• We change the organisation’s branding to become a ‘story brand’ and make market positioning better.
  • We change the organisation’s work management procedures and systems to make remote working better.

But change doesn’t come for free.

Change takes time, uses effort, and spends money.

Organisational change is an investment; and investment of time, people’s effort, and earned or borrowed money. Like any investment, we want a return.

And the return we get for our investment in any change (its ROI) is the achievement of the result we wanted from that change. To have an objective and easy-to-agree-on assessment of ROI we need truthful measures.

How do we know we’re getting a positive return on each change?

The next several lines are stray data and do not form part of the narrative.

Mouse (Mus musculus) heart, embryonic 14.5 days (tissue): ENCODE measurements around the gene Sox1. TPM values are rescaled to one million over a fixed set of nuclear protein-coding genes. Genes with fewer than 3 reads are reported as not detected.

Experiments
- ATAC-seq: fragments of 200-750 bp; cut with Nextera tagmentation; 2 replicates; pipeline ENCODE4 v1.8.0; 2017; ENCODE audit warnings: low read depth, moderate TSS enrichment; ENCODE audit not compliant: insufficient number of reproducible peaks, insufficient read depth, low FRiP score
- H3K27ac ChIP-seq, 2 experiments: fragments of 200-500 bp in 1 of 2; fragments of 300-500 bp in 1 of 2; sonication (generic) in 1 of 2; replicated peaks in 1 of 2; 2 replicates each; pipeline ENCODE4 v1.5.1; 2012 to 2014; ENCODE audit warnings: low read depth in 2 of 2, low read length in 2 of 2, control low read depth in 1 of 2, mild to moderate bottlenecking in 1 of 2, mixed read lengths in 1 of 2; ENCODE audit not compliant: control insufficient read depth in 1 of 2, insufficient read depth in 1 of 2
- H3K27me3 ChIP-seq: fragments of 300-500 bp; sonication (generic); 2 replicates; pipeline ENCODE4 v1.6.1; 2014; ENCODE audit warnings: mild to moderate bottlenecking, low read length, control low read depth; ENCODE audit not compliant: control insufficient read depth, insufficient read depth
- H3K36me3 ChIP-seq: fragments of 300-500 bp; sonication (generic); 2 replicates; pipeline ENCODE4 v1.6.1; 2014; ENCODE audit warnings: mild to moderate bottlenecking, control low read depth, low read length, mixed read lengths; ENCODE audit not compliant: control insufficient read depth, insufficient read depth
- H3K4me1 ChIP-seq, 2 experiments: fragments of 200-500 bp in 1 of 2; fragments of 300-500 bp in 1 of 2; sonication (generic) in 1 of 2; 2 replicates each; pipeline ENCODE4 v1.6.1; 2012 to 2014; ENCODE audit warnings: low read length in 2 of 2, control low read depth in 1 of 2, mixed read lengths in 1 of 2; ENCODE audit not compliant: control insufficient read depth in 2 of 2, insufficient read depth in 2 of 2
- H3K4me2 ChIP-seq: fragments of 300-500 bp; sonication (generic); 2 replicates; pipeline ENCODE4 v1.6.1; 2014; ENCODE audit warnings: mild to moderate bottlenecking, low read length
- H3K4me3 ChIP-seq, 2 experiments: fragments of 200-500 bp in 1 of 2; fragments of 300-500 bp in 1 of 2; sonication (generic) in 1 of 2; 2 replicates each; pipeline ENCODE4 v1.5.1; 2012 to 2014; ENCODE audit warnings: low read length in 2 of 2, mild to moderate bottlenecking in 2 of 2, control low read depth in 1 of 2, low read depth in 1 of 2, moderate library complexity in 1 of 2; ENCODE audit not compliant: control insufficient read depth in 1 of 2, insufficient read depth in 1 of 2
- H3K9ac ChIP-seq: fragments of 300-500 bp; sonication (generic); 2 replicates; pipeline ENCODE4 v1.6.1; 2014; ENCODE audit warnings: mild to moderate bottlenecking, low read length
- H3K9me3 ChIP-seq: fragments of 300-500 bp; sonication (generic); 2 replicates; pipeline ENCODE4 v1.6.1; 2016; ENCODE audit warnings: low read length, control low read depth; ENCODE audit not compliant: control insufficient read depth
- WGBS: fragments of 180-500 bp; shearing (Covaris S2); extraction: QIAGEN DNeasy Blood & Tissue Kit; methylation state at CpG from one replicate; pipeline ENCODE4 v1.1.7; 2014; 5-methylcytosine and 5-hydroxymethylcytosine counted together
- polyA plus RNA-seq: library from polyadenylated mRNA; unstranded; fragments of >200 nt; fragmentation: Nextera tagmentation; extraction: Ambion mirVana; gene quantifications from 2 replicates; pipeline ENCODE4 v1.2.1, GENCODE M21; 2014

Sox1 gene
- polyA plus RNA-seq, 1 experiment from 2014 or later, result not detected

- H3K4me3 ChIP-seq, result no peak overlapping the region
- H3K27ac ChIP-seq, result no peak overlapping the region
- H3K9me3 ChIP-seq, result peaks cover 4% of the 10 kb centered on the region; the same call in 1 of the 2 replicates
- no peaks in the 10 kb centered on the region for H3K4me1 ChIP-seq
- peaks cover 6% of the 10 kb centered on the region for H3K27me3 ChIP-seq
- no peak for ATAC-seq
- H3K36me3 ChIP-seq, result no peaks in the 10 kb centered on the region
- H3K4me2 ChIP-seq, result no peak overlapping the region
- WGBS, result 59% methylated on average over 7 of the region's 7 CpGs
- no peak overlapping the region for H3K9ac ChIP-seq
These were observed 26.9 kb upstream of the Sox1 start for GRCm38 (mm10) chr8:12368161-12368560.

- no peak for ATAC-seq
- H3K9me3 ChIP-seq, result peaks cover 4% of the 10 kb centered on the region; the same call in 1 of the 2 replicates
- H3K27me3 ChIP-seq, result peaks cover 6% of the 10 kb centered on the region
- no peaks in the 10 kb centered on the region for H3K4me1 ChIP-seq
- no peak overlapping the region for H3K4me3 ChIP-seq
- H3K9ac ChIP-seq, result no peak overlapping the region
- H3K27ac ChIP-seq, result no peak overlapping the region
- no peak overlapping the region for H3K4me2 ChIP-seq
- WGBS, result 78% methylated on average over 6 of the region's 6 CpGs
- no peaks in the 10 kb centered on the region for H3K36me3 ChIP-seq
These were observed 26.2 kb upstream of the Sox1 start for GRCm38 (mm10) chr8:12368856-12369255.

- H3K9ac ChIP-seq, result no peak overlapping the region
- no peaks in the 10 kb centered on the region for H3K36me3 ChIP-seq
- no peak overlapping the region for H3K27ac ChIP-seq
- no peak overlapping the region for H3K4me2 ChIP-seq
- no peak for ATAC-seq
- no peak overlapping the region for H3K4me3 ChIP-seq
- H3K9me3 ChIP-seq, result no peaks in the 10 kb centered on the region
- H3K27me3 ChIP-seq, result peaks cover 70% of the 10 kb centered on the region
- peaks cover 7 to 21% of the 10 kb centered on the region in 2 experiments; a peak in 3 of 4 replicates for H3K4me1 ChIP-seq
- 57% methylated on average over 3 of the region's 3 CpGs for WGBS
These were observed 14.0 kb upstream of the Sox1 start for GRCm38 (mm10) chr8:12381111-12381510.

I’ll be blunt and upfront here: not every leader cares about knowing whether or not the changes they’ve selected are making the organisation better or not. They don’t care about knowing because they already assume that they will. Without evidence. And that’s a separate problem.

But those leaders that do believe in evidence, that do want to know the changes they’ve invested in will give a positive return, are the leaders that are missing out by delaying better measurement. Better measurement directly helps each and every change in the same ways:

  1. The thinking process to design good measures forces us to be ultra-clear about the results we want from each change, and how we’re recognise them happening in the real word.
  2. The change teams that design these measures develop stronger ownership for the change and its results, and stronger focus as they execute the change.